LONDON, June 25 Reaching the third round of a grand slam for the first time in 18 months, five-time Wimbledon champion Venus Williams insisted she has plenty of top-level tennis left in her after defeating Japan's Kurumi Nara 7-6 6-1.
At 34, Venus is the oldest player left in the women's singles. She last won the Wimbledon title in 2008 and her recent best performance at the All England Club was a fourth-round exit in 2011, but the world No.31 said her hunger for the game remains undiminished.
"For me, when I leave tennis, I want it to be on my own terms. I want to know that I rose to every challenge," she told reporters after the match.
Joking away questions about her age, Williams said she wasn't worried about being surrounded by younger competitors.
"I've worn my sunscreen, so I haven't aged terribly. My knees are very tight, not saggy. And the crow's feet have been kept at bay," she said.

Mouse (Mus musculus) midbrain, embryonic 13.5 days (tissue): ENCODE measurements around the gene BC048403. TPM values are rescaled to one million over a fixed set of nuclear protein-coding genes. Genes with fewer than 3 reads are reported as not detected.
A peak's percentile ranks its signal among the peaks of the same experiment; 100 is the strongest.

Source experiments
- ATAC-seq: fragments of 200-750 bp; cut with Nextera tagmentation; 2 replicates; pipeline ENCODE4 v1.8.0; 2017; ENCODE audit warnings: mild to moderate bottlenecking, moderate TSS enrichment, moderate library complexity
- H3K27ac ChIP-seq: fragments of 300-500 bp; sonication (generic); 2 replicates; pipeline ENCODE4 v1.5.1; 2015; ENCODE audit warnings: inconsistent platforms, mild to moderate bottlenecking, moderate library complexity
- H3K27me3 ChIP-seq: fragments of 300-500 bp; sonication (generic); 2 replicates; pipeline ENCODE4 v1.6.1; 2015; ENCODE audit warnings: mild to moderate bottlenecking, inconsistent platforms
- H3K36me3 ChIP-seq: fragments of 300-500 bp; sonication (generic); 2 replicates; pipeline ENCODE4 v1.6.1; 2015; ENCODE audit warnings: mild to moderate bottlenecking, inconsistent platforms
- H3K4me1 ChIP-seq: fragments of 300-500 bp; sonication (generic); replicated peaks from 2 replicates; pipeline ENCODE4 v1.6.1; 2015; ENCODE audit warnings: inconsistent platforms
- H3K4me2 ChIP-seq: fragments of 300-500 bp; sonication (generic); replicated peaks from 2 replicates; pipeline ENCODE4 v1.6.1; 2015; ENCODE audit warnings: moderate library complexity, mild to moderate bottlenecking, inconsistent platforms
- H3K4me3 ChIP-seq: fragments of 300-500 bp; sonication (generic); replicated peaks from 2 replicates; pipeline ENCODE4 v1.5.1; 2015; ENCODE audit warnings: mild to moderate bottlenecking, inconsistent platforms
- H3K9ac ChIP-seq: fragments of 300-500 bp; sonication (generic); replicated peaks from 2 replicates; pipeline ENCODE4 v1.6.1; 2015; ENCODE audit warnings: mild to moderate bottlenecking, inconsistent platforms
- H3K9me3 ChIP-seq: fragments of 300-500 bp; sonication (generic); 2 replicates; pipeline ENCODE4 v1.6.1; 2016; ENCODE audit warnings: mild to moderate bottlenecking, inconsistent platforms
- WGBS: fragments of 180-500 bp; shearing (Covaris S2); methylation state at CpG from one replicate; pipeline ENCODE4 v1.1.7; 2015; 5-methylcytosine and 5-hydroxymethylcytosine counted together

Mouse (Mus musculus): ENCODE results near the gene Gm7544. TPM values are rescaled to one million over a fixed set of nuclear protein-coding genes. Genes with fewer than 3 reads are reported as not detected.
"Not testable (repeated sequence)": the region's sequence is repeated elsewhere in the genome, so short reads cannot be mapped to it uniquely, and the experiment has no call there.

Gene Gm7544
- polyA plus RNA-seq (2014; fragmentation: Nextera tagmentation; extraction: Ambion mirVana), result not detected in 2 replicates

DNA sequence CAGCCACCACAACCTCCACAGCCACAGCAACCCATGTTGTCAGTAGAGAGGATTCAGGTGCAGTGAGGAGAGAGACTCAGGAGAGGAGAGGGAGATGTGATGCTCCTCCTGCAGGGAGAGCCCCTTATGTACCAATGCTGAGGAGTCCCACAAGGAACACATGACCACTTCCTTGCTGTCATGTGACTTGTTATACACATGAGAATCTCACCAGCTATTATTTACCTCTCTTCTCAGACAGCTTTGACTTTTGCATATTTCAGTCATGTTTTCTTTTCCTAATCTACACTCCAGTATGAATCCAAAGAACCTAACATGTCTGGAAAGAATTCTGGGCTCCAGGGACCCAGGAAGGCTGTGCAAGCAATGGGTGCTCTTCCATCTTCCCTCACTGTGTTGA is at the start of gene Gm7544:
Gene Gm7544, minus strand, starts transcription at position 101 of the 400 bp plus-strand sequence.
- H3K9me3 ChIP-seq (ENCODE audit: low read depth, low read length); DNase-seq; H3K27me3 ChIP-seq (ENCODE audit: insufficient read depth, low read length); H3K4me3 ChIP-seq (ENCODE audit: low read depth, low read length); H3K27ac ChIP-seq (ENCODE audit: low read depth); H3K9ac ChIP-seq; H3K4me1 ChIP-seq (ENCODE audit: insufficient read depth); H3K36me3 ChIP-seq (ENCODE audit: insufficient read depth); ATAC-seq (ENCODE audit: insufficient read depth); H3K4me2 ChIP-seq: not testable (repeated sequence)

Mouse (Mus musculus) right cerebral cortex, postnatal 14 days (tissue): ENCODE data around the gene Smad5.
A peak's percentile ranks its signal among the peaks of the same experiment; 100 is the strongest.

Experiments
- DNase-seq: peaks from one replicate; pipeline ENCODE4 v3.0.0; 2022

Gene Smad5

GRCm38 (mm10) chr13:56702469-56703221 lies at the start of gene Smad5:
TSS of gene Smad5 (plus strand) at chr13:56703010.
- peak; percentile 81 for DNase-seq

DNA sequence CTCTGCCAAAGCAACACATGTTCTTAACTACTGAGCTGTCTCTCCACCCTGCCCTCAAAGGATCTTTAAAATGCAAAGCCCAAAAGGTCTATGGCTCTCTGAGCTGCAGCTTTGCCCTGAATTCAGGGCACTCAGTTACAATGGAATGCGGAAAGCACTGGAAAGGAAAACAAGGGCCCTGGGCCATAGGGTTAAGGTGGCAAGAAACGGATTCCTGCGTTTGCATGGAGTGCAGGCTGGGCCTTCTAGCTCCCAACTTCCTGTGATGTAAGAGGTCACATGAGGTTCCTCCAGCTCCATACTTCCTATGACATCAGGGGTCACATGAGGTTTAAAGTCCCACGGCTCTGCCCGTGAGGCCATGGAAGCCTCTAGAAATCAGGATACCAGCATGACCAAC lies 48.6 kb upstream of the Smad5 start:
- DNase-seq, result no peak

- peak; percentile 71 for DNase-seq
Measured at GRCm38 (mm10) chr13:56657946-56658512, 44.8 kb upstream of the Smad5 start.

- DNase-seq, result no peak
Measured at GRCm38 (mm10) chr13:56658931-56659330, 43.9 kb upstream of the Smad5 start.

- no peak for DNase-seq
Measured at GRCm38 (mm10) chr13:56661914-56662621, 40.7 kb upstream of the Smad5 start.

Put through her paces by world No.41 Nara in the first set, Venus dominated the second after the Japanese player took a medical time out and returned to play with a bandaged thigh.
The American, who rejected speculation that she was late on court because of a brush with Wimbledon's strict playing dress code, took the match in an hour and a half, pumping out seven aces and hitting 46 winners.
Asked which she would wish for if she was given the chance at one more title, the seven-time grand slam champion said she didn't want only one.
"I want singles, I want doubles, gold medals, and while I'm on tour I'm going to aim for that the best I can," said Venus, who is due to play in the doubles with her sister, Serena, later on Wednesday.
Venus missed last year's Wimbledon with an injury and has struggled to progress beyond the early stages of a grand slam singles event over the past three years, having had an auto-immune disease diagnosed in September 2011.
Her next singles opponent will be sixth seed Petra Kvitova, who won the singles here in 2011.
(Editing by David Goodman)
The Pentagon releases photographs linked to allegations of abuse of detainees in Iraq and Afghanistan.